Continue reading

The failure of China’s development model

This fascinating article explains how China has achieved economic growth and why that growth is destroying the environment.

The stability of China’s political system rests on maintaining employment, which means keeping growth high, so there seems to be no way out except to overthrow the political system. It is very depressing reading but extremely enlightening. The next time I talk to someone who talks about the miracle of Chinese economic growth, I will point them to this article.

In some ways Bolivia is going down a similar path of growth based on destruction of its environment. The MAS party is destroying the environment in the name of dirty development, but now the Bolivian state has become so dependent on growth that it can’t stop it if wants to stay in power. It needs to keep exporting more and more natural gas to have the money to pay for the programs that make it popular with voters, and it needs to allow more deforestation to keep the soy agroindustry and the cattle raisers happy.

La deuda climática de Bolivia es una distración de los problemas reales

El sitio ha publicado estimaciones de la deuda o crédito climático de cada país. Algunas personas apuntan a este sitio para decir que los paises industrializados le deben a Bolivia.

En mi opinión la polémica de es una distracción de los problemas reales que nos enfrentamos en países como Bolivia que son basados en la ideología de desarrollo sucio. Además, los cálculos de tienen muchos huecos.

Continue reading

Los HCFCs en las espumas de carnaval

Jueves tuve una entrevista en la Red RTP (canal 4) acerca del impacto de espumas carnavaleras que contienen hidroclorofluorocarbonos (HCFC), que es un químico que destruye la capa de ozono y causa el calentamiento global.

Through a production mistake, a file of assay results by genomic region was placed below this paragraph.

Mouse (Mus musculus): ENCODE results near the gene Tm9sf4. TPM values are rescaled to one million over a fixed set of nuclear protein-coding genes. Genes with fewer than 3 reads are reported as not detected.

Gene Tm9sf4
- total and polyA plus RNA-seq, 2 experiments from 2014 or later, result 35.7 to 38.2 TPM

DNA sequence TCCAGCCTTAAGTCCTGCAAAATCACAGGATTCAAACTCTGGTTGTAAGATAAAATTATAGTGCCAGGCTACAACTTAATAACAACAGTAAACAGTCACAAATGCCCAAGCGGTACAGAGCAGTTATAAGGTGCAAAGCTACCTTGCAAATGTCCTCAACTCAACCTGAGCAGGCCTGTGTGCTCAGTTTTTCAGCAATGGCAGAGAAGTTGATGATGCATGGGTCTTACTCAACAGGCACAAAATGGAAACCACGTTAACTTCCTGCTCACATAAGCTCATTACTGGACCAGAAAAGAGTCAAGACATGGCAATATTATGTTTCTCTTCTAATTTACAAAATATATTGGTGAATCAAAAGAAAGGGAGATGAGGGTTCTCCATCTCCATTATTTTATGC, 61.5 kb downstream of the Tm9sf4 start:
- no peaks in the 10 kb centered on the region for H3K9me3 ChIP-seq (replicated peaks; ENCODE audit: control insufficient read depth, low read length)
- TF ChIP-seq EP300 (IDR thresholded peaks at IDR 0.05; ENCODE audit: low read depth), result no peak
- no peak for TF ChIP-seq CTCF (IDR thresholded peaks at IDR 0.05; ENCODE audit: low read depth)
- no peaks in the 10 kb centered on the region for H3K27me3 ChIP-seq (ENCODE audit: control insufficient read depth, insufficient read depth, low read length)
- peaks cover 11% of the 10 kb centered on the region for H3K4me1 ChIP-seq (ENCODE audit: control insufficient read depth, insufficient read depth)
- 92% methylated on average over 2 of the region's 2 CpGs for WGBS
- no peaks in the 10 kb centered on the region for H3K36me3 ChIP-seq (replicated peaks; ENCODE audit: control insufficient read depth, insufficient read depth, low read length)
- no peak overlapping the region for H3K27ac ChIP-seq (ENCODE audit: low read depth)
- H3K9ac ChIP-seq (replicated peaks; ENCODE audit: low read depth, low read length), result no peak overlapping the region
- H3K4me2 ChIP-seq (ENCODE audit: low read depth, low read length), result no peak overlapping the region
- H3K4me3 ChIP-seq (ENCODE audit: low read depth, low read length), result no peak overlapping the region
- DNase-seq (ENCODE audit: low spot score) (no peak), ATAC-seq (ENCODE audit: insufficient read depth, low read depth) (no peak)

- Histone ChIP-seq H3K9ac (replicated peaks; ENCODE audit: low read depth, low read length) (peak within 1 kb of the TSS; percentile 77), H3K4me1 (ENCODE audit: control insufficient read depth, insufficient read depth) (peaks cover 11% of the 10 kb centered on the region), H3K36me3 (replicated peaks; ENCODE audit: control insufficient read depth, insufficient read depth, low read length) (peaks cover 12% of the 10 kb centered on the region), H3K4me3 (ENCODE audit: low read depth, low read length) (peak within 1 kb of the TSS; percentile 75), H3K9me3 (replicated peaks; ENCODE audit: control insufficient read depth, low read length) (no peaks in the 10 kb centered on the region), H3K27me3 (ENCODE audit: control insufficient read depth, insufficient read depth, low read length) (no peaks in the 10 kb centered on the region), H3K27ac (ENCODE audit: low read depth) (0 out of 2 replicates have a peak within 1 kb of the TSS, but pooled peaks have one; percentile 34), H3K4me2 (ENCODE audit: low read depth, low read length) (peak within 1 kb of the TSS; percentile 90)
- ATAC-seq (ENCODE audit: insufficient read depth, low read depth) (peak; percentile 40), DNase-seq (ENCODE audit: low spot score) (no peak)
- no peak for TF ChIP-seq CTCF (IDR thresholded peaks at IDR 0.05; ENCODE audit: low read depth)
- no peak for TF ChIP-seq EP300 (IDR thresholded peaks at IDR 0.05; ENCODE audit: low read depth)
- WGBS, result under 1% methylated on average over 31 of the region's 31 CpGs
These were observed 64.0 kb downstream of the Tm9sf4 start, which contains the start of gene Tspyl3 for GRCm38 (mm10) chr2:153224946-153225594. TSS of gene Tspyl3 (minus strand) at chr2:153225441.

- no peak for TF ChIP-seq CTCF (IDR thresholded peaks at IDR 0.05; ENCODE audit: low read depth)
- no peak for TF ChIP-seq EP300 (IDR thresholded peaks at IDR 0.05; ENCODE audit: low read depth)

Rey Momo y Camaleón, que son las dos marcas de espumas carnavaleras más vendidas en Bolivia, contienen HCFC-22. Un gramo de HCFC-22 equivale a 1810 gramos de dióxido de carbono (CO2), en términos de su impacto calentador en 100 años. He calculado que cada envase de Rey Momo contiene 12 gramos de HCFC-22, que tiene el impacto calentador de 22 kilos de CO2-equivalente, que es como quemar 9.5 litros de gasolina. (Durante la entrevista, dije 11 litros basado en la estimación que cada litro de gasolina produce 2 kilos de CO2, pero cada litro produce 2.31 kilos de CO2, entonces debe ser 9.5 litros de gasolina.) Para más información, ver mis articulos en Reacción Climática.

Según el Ministerio de Medio Ambiente y Agua, las emisiones de gases de fluoro en Bolivia fueron 2.4 toneladas de CO2-equivalente per cápita en el año 2004. Desde aquel tiempo, Bolivia ha reducido sus emisiones de los clorofluorocarbonos (CFC), pero no ha tomado medidas para controlar sus emisiones de los HCFC, que ha subido rápidamente en los últimos años. Según el Protocolo de Montreal que es un acuerdo internacional para reducir los gases que agota la capa de ozono, Bolivia debe empezar de reducir sus emissiones de los HCFC a partir del año 2015 y prohibir su uso en el año 2030, pero la falta de control en la venta de espumas canavaleras señala que todavía el gobierno no está controlando el uso de los HCFC en Bolivia.